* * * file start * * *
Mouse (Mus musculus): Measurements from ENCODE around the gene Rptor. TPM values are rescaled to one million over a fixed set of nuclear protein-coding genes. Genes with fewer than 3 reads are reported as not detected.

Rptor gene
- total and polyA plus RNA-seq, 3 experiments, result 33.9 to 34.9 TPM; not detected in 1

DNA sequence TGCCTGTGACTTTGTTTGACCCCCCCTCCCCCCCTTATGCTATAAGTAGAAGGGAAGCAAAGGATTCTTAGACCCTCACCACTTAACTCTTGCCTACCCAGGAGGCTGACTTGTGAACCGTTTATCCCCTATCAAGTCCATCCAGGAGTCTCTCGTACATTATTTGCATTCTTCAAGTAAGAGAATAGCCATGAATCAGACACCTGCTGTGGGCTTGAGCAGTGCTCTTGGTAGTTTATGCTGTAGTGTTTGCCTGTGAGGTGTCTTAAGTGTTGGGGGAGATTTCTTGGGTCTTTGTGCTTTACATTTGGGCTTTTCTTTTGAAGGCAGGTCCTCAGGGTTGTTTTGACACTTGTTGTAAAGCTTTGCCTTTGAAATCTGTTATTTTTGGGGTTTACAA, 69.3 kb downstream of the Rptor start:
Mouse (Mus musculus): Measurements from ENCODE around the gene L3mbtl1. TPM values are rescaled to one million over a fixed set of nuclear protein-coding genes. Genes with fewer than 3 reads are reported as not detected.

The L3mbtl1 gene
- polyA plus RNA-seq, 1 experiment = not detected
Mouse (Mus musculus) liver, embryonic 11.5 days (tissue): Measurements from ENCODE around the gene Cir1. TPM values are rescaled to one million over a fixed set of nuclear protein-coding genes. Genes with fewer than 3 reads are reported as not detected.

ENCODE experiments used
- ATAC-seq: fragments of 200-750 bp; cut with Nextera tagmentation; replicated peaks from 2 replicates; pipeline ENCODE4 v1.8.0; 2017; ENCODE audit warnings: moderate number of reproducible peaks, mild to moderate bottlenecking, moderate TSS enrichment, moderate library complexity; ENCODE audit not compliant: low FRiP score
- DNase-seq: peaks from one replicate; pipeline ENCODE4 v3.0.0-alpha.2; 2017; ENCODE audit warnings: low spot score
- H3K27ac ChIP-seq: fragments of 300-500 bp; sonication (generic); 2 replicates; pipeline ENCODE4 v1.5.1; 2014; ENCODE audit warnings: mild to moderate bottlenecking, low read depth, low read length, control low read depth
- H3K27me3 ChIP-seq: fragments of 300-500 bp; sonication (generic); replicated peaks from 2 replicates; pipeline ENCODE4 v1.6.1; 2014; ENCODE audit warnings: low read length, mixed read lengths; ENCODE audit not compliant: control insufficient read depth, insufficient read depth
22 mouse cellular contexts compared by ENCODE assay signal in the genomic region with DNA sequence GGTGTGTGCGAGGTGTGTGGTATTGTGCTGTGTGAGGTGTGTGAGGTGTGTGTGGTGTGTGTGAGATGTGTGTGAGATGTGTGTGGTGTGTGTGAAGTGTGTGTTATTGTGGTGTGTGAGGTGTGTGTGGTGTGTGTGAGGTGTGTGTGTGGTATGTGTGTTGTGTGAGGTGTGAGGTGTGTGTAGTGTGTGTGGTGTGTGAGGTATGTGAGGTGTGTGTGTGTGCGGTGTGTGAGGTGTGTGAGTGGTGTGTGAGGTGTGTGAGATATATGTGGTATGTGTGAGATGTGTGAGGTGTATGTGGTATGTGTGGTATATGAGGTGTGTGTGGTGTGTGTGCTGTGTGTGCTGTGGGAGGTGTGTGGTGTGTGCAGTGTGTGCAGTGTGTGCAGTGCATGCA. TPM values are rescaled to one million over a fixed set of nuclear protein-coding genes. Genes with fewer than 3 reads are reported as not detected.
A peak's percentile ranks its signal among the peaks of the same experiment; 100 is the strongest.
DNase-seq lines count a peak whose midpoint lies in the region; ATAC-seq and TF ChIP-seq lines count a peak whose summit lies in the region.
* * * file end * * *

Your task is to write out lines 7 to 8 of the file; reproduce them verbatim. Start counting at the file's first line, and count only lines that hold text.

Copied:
- polyA plus RNA-seq, 1 experiment = not detected
Mouse (Mus musculus) liver, embryonic 11.5 days (tissue): Measurements from ENCODE around the gene Cir1. TPM values are rescaled to one million over a fixed set of nuclear protein-coding genes. Genes with fewer than 3 reads are reported as not detected.